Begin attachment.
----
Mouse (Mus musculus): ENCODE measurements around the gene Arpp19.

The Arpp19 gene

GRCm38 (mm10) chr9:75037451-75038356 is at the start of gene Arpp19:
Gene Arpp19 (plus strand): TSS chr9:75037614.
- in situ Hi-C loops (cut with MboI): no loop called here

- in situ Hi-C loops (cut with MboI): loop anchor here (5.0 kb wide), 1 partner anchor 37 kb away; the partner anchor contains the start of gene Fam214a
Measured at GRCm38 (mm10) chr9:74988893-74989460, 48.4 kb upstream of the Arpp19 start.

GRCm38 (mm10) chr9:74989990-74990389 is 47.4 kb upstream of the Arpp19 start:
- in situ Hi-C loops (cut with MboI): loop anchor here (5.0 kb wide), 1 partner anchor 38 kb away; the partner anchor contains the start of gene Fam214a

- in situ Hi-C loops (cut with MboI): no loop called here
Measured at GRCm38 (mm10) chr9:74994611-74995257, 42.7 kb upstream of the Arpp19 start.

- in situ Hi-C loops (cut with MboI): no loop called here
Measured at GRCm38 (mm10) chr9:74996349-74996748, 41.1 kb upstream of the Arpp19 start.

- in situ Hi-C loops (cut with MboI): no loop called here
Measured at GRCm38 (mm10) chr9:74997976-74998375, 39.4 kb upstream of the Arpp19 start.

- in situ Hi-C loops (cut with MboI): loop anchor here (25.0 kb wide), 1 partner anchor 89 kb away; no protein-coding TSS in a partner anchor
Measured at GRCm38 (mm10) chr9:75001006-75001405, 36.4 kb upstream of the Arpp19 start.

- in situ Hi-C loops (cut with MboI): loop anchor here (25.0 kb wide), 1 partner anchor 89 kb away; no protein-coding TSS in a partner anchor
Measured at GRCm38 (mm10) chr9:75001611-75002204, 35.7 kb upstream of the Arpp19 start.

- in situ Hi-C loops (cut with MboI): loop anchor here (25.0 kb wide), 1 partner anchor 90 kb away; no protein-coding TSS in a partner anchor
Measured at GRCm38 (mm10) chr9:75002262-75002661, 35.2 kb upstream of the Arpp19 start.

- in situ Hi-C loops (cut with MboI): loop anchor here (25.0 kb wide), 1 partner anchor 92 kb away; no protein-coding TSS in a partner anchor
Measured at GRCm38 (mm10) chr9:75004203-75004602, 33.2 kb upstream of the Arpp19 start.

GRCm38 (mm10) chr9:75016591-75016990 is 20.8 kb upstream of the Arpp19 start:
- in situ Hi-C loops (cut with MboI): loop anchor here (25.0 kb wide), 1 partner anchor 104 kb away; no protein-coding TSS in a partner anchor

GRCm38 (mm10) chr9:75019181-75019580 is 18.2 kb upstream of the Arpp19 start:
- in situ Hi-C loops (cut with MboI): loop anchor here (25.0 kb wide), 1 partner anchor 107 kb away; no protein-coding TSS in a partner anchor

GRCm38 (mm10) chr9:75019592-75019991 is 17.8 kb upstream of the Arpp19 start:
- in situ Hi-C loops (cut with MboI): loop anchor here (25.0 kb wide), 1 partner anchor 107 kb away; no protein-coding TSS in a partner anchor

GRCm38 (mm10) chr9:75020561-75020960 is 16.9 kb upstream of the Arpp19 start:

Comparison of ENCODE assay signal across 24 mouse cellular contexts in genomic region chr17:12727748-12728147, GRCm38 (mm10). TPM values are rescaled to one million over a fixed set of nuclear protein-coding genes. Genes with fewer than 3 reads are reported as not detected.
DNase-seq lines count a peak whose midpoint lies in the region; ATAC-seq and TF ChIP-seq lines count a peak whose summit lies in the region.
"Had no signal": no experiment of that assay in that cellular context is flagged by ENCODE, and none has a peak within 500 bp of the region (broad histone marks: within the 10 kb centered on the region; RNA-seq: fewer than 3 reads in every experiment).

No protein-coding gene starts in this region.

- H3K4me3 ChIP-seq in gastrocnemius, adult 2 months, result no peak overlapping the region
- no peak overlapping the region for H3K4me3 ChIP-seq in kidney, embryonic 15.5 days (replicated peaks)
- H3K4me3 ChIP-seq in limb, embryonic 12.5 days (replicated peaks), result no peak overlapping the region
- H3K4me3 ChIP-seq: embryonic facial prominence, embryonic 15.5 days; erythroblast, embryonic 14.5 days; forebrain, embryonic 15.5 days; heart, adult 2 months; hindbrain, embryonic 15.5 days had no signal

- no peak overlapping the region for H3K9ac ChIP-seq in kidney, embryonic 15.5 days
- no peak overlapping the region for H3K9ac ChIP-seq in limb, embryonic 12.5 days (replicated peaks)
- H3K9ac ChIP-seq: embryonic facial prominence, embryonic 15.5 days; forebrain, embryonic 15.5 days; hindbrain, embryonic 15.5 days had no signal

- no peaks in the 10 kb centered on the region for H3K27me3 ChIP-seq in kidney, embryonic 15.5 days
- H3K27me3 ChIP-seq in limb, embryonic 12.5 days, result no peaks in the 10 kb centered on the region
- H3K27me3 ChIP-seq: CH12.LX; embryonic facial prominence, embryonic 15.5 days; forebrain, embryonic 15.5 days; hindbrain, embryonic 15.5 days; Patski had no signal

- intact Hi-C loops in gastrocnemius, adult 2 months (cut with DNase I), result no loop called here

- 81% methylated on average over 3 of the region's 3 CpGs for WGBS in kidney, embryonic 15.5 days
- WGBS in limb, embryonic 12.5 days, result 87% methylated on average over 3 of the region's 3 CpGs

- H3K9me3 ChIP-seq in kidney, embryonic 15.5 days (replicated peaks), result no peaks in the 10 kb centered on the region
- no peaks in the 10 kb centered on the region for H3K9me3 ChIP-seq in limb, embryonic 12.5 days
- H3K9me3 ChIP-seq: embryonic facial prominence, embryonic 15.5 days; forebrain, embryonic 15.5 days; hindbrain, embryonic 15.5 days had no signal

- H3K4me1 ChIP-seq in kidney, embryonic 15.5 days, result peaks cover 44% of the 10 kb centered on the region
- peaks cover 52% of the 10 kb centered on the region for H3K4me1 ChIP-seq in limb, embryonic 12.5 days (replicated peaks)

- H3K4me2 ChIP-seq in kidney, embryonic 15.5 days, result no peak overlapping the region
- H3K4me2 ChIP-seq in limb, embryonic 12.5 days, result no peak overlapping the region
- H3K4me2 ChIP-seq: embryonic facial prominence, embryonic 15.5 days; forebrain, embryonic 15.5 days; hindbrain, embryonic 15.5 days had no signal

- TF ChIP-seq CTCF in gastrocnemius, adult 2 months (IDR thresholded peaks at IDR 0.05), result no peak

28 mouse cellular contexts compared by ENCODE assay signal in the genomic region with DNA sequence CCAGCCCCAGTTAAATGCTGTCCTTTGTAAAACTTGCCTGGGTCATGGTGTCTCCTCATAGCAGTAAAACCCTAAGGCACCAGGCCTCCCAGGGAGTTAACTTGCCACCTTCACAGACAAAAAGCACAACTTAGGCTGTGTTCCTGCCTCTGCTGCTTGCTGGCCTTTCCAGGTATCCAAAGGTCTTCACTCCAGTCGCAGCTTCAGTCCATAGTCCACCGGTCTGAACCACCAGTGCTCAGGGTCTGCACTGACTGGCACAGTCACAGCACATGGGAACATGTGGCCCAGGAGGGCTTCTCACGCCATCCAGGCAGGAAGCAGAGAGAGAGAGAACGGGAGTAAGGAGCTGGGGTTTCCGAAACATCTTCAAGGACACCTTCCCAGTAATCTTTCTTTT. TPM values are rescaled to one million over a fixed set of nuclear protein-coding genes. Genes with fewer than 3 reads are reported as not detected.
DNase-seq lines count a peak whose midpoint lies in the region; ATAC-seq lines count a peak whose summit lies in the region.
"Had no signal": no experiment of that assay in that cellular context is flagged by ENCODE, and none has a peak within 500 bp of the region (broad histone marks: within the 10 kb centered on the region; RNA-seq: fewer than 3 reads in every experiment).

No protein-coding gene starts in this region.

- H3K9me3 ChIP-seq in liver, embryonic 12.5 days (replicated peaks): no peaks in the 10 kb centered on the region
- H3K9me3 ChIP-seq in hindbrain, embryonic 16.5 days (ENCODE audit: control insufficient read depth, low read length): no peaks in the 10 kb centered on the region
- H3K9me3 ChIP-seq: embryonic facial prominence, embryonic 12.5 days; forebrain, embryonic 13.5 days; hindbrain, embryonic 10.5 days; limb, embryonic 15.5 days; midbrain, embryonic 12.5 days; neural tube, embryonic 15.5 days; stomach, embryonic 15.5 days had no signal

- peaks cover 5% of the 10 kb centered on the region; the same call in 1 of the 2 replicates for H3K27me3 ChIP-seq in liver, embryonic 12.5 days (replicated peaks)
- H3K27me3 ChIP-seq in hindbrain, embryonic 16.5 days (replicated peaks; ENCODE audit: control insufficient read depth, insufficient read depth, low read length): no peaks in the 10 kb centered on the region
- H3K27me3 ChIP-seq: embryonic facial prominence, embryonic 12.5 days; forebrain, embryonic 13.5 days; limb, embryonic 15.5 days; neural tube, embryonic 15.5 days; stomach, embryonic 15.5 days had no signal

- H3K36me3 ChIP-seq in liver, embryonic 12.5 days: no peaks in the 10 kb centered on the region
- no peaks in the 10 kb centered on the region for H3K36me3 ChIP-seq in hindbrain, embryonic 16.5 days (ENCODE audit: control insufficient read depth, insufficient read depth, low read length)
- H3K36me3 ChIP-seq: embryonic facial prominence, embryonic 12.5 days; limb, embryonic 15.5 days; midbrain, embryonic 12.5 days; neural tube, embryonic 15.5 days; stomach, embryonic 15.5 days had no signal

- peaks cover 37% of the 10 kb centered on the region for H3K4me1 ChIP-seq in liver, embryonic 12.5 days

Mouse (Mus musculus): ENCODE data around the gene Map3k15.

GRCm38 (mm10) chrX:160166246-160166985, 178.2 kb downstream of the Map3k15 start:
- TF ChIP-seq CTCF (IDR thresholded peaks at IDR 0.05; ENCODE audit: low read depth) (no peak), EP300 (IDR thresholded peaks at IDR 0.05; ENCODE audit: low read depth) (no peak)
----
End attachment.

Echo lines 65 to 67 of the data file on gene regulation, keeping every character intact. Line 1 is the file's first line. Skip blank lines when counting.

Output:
- H3K27me3 ChIP-seq in hindbrain, embryonic 16.5 days (replicated peaks; ENCODE audit: control insufficient read depth, insufficient read depth, low read length): no peaks in the 10 kb centered on the region
- H3K27me3 ChIP-seq: embryonic facial prominence, embryonic 12.5 days; forebrain, embryonic 13.5 days; limb, embryonic 15.5 days; neural tube, embryonic 15.5 days; stomach, embryonic 15.5 days had no signal

- H3K36me3 ChIP-seq in liver, embryonic 12.5 days: no peaks in the 10 kb centered on the region